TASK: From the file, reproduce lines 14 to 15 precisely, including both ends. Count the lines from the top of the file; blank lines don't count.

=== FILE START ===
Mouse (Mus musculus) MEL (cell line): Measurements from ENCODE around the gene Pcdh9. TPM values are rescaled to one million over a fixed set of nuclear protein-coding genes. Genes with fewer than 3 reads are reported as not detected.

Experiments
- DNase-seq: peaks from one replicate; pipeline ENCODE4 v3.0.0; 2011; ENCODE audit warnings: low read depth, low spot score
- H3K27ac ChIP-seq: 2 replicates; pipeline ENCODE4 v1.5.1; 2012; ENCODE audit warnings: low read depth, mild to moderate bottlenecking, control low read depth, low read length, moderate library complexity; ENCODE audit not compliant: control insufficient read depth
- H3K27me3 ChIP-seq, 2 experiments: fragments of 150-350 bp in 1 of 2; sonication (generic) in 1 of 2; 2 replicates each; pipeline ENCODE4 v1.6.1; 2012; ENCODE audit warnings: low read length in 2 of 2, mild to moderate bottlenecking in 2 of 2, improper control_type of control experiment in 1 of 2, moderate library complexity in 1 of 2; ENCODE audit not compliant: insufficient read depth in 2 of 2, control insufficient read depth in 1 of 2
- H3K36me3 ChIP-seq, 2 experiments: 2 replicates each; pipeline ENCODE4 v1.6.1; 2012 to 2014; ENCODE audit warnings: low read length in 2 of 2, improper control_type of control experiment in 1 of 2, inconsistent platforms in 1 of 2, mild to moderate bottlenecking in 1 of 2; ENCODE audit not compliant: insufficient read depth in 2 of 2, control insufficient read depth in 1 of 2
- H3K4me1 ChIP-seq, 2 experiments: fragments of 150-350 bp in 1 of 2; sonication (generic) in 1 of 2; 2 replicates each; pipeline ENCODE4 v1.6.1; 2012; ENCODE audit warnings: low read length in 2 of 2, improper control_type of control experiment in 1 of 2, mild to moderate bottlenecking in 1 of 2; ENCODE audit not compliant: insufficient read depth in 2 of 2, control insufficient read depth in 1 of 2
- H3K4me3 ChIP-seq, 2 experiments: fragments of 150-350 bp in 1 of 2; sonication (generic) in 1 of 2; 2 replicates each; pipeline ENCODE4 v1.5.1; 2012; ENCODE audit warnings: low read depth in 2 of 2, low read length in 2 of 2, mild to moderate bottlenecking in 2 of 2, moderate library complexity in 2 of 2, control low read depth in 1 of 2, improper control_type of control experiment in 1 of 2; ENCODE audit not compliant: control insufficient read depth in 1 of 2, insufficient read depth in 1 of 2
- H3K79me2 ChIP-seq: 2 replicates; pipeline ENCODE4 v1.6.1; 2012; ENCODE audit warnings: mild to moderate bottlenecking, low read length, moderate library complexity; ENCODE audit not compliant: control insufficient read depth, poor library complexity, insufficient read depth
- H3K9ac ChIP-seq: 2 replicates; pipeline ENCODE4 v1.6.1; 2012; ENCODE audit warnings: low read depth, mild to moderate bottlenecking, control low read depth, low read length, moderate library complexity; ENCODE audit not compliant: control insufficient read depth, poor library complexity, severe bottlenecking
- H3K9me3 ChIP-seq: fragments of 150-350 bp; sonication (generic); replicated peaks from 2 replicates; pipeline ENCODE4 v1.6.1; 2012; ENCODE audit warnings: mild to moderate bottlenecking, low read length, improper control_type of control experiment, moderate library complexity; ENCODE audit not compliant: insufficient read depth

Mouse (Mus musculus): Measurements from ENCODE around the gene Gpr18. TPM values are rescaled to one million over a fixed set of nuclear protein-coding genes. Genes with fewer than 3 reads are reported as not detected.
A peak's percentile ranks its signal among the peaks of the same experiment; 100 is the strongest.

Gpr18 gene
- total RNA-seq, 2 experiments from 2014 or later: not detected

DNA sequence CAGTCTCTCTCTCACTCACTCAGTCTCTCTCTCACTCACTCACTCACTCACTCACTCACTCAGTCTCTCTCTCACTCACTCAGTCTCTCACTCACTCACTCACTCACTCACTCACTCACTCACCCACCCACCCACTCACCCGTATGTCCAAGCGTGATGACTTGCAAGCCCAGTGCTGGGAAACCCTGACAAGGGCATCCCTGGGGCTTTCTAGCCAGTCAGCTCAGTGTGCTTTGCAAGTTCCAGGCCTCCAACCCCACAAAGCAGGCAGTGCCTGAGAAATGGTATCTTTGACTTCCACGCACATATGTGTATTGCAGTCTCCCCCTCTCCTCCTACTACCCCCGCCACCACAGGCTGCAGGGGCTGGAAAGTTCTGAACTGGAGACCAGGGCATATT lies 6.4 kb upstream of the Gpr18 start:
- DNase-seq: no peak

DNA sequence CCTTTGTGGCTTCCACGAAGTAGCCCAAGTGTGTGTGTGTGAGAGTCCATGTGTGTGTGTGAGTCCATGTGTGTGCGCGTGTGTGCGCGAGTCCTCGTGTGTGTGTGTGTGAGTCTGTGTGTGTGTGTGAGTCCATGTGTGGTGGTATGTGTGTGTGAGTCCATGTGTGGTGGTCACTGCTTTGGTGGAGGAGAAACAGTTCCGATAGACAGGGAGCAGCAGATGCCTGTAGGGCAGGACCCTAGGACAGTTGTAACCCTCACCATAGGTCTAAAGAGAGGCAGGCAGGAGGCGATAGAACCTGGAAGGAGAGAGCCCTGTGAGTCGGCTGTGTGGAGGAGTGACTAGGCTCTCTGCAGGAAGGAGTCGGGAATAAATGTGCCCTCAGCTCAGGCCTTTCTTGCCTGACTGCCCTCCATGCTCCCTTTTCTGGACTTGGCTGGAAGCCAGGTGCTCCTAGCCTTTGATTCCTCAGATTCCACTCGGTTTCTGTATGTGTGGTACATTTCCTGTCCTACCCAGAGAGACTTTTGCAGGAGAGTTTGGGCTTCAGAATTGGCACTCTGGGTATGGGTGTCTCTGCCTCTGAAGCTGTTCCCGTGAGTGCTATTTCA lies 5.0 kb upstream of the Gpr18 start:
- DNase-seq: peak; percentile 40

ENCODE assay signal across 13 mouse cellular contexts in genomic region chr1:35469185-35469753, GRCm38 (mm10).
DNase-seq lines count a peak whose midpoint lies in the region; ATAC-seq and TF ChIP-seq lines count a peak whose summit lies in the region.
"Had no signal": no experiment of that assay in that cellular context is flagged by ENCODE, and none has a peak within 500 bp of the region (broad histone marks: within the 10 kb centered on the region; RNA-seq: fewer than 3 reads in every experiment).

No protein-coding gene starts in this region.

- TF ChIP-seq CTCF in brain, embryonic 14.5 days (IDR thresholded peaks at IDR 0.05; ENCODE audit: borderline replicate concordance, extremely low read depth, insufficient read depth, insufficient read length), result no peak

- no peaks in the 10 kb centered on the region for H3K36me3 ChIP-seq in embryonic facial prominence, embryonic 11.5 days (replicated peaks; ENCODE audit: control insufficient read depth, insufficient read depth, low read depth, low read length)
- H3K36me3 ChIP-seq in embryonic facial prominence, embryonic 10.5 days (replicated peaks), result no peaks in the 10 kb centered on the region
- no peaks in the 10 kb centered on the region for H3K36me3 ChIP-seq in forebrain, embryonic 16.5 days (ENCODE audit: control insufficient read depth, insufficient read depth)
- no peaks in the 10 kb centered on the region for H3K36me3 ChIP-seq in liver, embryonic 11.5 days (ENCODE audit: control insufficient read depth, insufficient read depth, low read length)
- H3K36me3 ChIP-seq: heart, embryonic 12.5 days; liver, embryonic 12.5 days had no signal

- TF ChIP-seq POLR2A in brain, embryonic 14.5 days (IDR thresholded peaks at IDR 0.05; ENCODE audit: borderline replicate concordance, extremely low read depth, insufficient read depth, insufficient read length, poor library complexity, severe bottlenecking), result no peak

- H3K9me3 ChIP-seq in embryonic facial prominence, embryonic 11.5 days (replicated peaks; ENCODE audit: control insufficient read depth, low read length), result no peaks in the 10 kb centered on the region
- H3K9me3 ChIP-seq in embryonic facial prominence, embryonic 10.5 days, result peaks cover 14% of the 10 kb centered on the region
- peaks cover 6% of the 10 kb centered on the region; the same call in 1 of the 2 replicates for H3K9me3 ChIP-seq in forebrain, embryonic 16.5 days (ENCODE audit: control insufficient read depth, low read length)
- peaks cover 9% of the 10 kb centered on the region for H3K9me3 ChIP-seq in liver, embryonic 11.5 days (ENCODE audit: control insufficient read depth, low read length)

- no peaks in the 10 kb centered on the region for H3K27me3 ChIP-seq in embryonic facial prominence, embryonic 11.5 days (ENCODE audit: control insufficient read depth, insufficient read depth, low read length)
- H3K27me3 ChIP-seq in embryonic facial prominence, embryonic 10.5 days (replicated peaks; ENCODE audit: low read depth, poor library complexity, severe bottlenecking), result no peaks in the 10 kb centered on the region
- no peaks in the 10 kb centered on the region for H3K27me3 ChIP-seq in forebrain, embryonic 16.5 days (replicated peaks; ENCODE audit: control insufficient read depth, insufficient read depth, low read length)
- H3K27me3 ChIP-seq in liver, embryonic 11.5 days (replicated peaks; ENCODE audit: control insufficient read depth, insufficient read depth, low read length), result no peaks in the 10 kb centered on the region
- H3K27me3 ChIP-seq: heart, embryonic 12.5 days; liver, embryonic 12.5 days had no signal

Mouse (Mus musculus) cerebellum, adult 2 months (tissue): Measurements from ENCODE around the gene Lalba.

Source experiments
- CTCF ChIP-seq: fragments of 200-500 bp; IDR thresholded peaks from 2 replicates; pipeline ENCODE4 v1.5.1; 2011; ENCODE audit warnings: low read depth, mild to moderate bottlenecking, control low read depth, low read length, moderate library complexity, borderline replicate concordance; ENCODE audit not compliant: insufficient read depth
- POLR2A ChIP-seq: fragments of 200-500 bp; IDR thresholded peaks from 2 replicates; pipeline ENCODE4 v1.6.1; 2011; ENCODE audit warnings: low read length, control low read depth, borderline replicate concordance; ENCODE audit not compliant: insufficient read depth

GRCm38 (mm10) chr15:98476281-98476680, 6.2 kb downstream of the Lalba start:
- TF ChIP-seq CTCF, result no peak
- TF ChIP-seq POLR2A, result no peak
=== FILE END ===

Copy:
Gpr18 gene
- total RNA-seq, 2 experiments from 2014 or later: not detected